I think we can all say that the three months of lockdown has had a profound impact on how we live. The pandemic has not only forced a change in our habits and daily routines, but more importantly it meant we spent more time in our homes. But will Covid-19 change the way we use our homes? And do we now want more?
When lockdown began, I for one had never spent so much time at home and found it did make me stop, look at my surroundings with fresh eyes and gave me time to reassess. I don’t believe anyone who says they didn’t perform some sort of DIY or room rearrangement during lockdown, in some cases we didn’t have a choice, my dining table became my office and the Peloton was my home gym.
Now, as normality slowly resumes, I do think there are some positives from this experience that will remain. I believe we will demand more from our homes and that they’ll need to work harder for us to provide the changing functionality we desire.
Open-plan kitchens are not a new thing, but home cooking and home entertaining are certainly on the increase. My team at Day True and I had the privilege of interviewing chef Tom Aikens during lockdown to get his professional insights on what does and doesn’t work in a kitchen, which we hope to bring into our work when designing kitchens for homeowners.
Tom spent a lot of his time home cooking on Instagram live, which for us was captivating, seeing how he moved around a domestic kitchen and how it stood up to his home cooking with a chef-y twist. I have to say his kitchen performed well.
Part of his advice was that storage is essential. Hopefully no one is buying toilet rolls in bulk anymore, but there are certainly some advantages to stocking up a pantry and having everything you need to hand, especially if cooking in front of friends and family and trying to entertain them at the same time.
A home office or home-schooling provision will likely be something to incorporate in the future. This includes integrated video calling technology that will allow us to interact socially but remotely.
Then, a continuing trend is the outdoor kitchen and living space, our interiors have been spilling into our gardens for a while and we are looking forward to seeing this trend develop, to enhance how we can merge our indoor, outdoor living and cooking spaces.
The joy of good storage
I love the resurgence of the pantry, which was an essential part of Victorian kitchens. With the introduction of the refrigerator, sadly this practical food storage space became redundant. But, I am so happy to say it’s back! And for those of us lucky to have one during lockdown, I’m sure it was well used and an essential part of the kitchen. Plus, is there anything more satisfying than organizing the pantry?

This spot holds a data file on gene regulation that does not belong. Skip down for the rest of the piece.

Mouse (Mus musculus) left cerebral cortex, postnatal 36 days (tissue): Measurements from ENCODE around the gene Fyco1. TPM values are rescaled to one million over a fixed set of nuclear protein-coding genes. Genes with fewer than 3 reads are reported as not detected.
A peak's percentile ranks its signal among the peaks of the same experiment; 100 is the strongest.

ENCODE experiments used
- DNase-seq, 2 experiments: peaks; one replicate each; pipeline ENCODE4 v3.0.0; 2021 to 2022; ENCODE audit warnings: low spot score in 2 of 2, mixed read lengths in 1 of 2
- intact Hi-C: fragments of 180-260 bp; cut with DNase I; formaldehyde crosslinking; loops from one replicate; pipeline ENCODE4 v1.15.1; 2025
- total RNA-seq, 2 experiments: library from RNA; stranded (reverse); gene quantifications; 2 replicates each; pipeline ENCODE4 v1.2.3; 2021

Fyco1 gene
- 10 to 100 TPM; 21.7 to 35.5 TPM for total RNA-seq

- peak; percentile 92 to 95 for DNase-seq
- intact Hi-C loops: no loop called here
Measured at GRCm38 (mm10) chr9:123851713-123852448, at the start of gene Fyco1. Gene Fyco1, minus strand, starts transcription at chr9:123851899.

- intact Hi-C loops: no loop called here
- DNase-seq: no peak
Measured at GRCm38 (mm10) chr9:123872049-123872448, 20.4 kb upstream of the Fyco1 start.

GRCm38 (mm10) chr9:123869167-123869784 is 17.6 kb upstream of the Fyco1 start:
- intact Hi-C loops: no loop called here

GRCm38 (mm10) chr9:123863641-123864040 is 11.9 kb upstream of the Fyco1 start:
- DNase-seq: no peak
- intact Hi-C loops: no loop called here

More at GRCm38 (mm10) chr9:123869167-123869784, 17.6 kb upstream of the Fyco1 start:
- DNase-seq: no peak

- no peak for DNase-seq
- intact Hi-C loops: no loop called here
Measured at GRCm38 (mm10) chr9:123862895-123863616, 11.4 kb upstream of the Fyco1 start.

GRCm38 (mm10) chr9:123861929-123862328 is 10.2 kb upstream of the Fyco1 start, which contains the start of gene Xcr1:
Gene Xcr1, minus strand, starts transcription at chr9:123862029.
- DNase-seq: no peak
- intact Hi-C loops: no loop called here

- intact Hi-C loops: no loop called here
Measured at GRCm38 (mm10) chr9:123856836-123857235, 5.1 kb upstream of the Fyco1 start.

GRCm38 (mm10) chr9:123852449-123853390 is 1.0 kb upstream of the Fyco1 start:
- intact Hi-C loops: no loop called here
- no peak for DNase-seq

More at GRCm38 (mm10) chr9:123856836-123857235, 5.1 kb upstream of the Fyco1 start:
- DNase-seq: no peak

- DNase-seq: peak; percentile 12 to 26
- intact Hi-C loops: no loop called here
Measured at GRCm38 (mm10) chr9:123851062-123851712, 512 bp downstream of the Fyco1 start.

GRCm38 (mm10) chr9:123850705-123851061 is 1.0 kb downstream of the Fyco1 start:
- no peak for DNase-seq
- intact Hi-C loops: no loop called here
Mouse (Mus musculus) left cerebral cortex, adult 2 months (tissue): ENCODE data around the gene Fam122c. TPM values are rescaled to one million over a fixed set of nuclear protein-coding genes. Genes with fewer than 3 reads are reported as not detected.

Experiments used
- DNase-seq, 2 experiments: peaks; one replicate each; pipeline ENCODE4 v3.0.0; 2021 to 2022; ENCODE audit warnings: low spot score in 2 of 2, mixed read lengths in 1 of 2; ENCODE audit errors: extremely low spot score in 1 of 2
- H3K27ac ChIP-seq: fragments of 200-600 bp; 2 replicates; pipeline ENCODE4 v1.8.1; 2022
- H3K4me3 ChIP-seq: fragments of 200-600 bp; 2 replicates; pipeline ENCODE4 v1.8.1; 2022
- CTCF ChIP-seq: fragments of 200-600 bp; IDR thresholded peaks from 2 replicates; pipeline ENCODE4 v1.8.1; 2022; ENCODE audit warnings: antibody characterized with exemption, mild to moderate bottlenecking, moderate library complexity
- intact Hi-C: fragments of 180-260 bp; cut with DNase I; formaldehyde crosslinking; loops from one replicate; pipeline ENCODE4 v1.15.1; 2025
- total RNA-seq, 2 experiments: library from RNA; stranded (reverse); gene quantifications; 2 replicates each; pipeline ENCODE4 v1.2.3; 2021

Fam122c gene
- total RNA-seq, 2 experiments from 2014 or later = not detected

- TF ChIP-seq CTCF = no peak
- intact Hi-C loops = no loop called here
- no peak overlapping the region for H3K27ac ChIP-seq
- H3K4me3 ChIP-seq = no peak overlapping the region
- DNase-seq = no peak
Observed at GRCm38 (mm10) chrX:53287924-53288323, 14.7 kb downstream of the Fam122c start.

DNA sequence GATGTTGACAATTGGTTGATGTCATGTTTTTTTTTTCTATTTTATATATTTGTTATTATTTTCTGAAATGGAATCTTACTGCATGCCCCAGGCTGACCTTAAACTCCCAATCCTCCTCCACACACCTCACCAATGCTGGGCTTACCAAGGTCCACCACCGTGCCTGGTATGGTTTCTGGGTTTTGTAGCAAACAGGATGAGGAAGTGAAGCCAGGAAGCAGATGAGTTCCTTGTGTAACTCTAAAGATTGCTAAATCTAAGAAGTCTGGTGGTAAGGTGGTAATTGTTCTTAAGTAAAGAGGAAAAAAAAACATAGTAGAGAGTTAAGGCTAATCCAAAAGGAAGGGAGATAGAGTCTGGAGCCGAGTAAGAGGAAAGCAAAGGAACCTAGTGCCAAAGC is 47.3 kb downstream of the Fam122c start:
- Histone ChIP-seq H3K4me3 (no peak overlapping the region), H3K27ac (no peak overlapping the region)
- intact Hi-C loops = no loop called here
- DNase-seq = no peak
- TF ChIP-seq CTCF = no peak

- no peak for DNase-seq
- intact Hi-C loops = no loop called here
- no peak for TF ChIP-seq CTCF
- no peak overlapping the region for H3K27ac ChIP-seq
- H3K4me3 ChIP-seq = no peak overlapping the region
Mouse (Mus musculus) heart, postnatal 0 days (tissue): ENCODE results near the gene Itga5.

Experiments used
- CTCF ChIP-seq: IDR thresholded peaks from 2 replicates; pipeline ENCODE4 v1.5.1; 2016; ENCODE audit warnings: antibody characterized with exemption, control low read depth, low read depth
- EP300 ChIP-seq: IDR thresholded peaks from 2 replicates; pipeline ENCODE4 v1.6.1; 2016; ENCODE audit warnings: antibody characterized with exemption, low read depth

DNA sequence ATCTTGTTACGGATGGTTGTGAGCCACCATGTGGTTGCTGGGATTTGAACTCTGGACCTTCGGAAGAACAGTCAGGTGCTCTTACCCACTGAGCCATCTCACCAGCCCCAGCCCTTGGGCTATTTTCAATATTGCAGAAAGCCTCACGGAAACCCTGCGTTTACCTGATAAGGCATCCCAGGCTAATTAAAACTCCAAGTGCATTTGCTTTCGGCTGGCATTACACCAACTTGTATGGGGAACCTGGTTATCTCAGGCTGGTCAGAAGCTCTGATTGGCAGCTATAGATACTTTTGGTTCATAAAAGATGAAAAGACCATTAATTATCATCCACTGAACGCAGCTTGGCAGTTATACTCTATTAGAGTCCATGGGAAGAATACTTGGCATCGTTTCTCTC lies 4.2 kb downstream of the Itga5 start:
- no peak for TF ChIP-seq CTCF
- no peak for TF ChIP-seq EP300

A pantry doesn’t need to just be for food either. I love the idea of a ‘grown-ups’ pantry’ – otherwise known as a bar!
Space to host
I do expect people to entertain more at home, to maintain social distancing and limit unnecessary journeys and interactions. This ultimately means more cooking and more socialising at home.
With this in mind the layout and functionality of the kitchen will have to react and work more efficiently than ever before. It will also need to have appliances up to the job of catering for many (and more frequent use), plenty of storage for food and drink, plus seating areas and places to serve food and drinks to guests. Think breakfast bars, bar areas, a large dining table, or even portable solutions you can use when needed.
Keeping it clean
Hygiene will continue to be consideration, so we might start seeing the introduction of dedicated hand washing areas incorporated into our kitchens or homes. Air purification and ultimately ‘fresh air’ will be more important, so maximising natural light and access to outside spaces or gardens will be key considerations, too.
The future of the bathroom
Bathrooms have long been a space to escape to after a tough day, but I predict, we will now start to see the importance of home spas and a space to allow us to fully relax and de-stress at home. The main bathroom, often redundant with the introduction of more en-suites, can transform into a home gym-come-spa space, to fully maximise every square foot.
Adding a steam function to a shower area, or removing the shower all together and opting for a large luxurious bath can provide different ways to relax with water. Our health, wellbeing and especially mental health are all elements that our homes should provide the remedy for – we just need to expand our approach beyond the norm. When thinking ‘will Covid-19 change the way we use our homes’, it certainly pays to think outside the box.
I have always had the approach that bedrooms should be as simple and as uncluttered as possible to create a calm and comforting space.
Maybe the large walk-in dressing room will be less of a priority if we buy fewer clothes? Or maybe it is more important to house the timeless pieces we invest in rather than fast-paced fashion. Much like fashion, in home design, I expect the ‘following of trends’ in terms of colours and materials to be less important in the future. Texture, natural material, space, light and the balancing of all of these elements will become the long-lasting ‘trend’.
It’s all in the planning
Will Covid-19 change the way we use our homes? I believe that homes need to be well designed in terms of spatial planning and functionality, so of course every decision and selection is critical to the success of your kitchen, bedroom or bathroom design. But, the choices we make with colours, materials and furnishings should be timeless and trend-less, built up of different layers that will evolve and develop over time.
Above all, our homes should be personal to us and reflect who we are, who we love and where we have been, we want guests or neighbours to feel comfortable, welcome and at home, and most of all they should provide a safe, healthy environment for us to live – especially in a lockdown situation.